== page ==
I realize anyone at Sundance is too busy to read these posts, and anyone who’s not here probably doesn’t care. But when I see amazing movies, I just gotta share!

photo 2Saturday brought an onslaught of people to Park City. The roads could really give the 405 a run for its money. Of course, when you’re on the freeway, you don’t have the option to get out of your car and take a bracing (and much quicker) walk instead.

download (6)Last night finished up with a really bonkers screening of “Wetlands,” and I am totally shocked that Sundance didn’t seem to be totally shocked by this film. In fact, people seem to be embracing it.

About a “bodily fluid–obsessed teenager” who has an “intimate shaving accident,” this movie is profane, scatological, graphic, hyper-sexual and just plain gross. It’s also laugh-out loud funny, weirdly affecting and incredibly imaginative. Imagine “Frances Ha” (the lead looks and acts weirdly like Greta Gerwig), meets “Porky’s” and you still don’t have a clue; you just gotta see it. Amazingly, the brave folks at Strand bought the movie after just watching a Vimeo link; seeing such graphic – um, everything – on the big screen for the first time must have been quite eye opening! 

Today was not as successful as yesterday in the movie department. The highlights were a doc and a genre film.

In 1991, Pamela Smart (not to be confused with teen abductee Amy Smart) was put on trial for convincing her underage lover to kill her husband. It was a deeply salacious story, and the first fully televised trial. A media maelstrom ensued, and the result may very well be the progenitor of today’s reality TV.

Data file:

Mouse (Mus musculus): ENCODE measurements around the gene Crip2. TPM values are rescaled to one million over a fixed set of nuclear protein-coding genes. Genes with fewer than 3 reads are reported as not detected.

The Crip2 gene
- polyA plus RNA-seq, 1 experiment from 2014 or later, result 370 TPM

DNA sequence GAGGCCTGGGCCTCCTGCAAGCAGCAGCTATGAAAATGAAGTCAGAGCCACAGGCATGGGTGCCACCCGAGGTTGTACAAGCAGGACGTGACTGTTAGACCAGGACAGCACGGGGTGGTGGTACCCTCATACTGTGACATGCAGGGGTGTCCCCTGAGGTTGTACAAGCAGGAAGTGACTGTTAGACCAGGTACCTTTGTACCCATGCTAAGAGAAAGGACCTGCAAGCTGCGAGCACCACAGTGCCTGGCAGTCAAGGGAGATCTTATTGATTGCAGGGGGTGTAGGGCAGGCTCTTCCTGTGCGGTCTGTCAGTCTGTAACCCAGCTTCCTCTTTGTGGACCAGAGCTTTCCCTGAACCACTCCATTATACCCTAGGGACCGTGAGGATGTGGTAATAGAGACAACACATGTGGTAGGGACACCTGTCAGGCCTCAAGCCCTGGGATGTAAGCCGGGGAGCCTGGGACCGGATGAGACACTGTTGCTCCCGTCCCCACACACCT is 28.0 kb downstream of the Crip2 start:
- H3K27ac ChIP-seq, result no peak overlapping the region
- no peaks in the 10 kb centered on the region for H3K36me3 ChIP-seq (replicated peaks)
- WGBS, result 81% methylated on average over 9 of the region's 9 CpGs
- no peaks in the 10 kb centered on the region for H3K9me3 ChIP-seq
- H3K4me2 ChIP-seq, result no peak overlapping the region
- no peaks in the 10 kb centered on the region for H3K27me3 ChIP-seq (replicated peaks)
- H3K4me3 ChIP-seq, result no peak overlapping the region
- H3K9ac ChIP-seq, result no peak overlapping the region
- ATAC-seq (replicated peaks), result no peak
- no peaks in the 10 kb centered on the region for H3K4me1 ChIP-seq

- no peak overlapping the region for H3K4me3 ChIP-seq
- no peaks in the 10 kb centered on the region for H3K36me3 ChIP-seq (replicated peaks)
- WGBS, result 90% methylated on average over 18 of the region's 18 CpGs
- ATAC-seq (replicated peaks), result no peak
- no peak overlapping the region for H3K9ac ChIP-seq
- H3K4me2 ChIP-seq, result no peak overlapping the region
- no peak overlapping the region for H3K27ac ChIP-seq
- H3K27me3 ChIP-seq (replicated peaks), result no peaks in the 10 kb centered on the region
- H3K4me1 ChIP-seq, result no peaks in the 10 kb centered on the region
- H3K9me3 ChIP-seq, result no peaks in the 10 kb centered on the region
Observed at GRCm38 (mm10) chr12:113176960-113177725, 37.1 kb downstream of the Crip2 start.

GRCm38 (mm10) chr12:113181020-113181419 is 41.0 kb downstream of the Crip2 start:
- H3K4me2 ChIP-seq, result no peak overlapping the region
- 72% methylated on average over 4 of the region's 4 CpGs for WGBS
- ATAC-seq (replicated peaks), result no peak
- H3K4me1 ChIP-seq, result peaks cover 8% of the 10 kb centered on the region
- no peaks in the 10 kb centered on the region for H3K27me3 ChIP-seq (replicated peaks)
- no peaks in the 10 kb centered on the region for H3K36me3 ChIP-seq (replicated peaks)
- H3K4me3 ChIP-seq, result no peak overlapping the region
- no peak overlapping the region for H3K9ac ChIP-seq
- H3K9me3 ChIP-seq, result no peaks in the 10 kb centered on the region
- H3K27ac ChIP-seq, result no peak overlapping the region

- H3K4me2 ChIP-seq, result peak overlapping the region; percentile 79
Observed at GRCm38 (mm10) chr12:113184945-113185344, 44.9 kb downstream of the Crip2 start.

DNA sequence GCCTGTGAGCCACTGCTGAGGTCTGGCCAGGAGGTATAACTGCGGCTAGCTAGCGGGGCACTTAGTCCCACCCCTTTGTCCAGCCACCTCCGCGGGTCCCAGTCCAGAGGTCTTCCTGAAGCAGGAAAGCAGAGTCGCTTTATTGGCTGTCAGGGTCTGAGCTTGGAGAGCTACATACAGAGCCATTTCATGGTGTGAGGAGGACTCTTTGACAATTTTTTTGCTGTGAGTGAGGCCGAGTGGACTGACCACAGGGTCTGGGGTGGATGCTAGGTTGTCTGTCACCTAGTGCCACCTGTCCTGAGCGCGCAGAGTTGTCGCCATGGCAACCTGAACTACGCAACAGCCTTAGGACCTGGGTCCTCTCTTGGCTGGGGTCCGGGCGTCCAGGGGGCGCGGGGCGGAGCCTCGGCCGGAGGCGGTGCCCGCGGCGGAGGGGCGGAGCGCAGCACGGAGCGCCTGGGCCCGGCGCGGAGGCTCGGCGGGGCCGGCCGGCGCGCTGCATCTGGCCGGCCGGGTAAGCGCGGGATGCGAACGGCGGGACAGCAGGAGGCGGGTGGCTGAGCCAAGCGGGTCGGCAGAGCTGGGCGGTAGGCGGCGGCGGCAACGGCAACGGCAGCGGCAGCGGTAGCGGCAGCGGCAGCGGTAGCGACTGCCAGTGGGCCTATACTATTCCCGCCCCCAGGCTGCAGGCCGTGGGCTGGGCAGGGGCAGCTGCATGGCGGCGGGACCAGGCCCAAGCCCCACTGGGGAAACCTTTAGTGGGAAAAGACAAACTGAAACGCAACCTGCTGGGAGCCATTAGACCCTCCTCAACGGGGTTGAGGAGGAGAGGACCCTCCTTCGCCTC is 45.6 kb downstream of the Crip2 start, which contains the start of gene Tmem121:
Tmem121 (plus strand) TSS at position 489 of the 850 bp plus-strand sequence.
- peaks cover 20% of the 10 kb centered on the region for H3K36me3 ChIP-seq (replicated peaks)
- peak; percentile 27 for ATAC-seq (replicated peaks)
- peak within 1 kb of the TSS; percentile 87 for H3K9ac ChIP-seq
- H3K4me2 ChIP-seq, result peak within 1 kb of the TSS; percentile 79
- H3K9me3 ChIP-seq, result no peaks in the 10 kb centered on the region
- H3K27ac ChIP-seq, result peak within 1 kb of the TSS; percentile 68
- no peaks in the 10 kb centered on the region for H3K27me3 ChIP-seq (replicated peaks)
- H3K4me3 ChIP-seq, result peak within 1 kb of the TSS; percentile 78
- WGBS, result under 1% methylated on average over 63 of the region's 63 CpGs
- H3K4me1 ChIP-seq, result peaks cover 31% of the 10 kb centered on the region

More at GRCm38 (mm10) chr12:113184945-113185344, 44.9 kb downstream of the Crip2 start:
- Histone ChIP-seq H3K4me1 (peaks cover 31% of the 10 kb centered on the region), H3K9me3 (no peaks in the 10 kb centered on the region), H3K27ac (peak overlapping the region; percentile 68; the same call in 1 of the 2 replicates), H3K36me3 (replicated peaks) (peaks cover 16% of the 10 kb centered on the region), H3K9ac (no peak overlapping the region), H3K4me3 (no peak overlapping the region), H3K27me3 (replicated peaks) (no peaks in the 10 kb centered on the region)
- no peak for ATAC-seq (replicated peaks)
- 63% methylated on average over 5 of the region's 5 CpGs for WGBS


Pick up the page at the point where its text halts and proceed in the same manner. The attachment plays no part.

download (5)CAPTIVATED The Trials of Pamela Smart” makes a powerful case that the extraordinary media attention that swirled around the trial kept Smart, who is serving a life sentence, from getting a fair trial. I agree wholehearted with this thesis and the general criticism of modern media and modern journalism.

However, a documentary is also “the media,” and this one used many of the same techniques it intends to criticize, particularly making broad, emotional statements with few facts or specific examples to back them up. I don’t know; maybe that’s the point. But I hold people who believe what I do to a high standard of veracity and fair play, and it wouldn’t have been that difficult to do a better job of connecting the (terrific) talking heads to the particulars of the trial.

13870-1I missed a film I was supposed to see in the afternoon and ended up seeing “Blue Ruin” instead – it’s something of an indie, hipster version of “Dirty Harry.” So-called “revenge” movies are not normally my cup of tea – but I really enjoyed it…and that is why I love film festivals! The movie is a tonal miracle; the truly offbeat, funny moments that don’t seem to derail the intensity of the story.

I walked past Main Street on my way home just now, and the party is just getting started for some people (KCRW’s music venue is off the shizzle) but I am headed for bed and deeply excited about it. Goodnight!

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  • Tia Bentley

    We care Matt! Following your Sundance experience, shared with a filmmaker friend from Mexico City. Was glad to see your comments re Alive Inside as I had seen reports re Music&Memory months ago. So carry on…you can never know when one of your gems of observation will send someone down a path they’d never have taken.